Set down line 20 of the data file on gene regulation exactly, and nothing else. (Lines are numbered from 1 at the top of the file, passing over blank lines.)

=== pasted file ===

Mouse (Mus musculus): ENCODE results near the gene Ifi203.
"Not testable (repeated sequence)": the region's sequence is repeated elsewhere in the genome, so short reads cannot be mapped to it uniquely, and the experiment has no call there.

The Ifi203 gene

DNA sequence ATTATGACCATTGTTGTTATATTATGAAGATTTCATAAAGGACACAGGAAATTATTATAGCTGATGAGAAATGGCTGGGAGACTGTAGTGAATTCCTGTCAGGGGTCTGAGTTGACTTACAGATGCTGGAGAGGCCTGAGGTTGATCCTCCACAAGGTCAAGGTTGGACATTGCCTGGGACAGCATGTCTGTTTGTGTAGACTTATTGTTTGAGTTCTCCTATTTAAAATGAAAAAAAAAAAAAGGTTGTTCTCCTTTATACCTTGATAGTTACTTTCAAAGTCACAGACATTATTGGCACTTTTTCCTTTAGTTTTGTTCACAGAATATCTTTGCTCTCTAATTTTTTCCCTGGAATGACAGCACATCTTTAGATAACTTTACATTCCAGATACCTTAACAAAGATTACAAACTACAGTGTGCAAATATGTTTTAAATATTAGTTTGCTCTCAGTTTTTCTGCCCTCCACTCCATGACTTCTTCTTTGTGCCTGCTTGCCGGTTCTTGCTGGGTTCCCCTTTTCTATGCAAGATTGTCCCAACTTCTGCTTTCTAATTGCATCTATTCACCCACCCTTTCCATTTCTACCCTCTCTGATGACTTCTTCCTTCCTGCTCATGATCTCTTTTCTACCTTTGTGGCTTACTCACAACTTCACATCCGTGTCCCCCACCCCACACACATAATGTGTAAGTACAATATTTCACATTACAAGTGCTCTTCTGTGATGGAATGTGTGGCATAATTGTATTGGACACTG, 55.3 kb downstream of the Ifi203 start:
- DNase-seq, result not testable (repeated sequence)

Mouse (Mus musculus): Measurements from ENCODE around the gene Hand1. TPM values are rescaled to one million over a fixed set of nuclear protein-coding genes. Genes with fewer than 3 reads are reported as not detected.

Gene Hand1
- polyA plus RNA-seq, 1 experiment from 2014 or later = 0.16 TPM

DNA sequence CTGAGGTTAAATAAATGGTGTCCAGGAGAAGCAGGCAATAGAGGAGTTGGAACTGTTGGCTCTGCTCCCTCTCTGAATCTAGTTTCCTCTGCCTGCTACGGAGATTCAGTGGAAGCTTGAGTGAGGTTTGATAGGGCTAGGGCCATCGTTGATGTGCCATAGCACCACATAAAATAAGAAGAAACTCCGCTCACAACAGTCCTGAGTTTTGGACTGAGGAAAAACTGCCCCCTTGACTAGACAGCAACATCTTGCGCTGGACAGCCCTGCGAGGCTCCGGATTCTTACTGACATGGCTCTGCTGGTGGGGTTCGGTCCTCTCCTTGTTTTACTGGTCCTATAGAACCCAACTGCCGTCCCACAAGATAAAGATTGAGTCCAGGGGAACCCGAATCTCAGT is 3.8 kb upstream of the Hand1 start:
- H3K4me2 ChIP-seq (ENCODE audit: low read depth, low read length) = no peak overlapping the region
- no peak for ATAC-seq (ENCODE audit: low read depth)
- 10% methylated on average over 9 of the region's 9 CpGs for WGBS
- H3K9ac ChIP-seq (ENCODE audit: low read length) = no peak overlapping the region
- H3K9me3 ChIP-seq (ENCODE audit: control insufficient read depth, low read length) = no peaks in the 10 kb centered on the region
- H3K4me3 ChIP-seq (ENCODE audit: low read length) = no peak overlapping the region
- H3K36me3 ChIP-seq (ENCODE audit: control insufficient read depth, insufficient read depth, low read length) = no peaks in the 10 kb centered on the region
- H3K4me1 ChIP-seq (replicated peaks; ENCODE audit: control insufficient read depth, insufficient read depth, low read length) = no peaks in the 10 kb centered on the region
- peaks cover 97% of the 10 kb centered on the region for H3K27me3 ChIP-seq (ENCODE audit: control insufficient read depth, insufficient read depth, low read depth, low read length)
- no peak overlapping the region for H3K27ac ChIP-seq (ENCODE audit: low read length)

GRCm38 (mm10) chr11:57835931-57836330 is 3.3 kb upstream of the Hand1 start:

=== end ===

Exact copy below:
GRCm38 (mm10) chr11:57835931-57836330 is 3.3 kb upstream of the Hand1 start: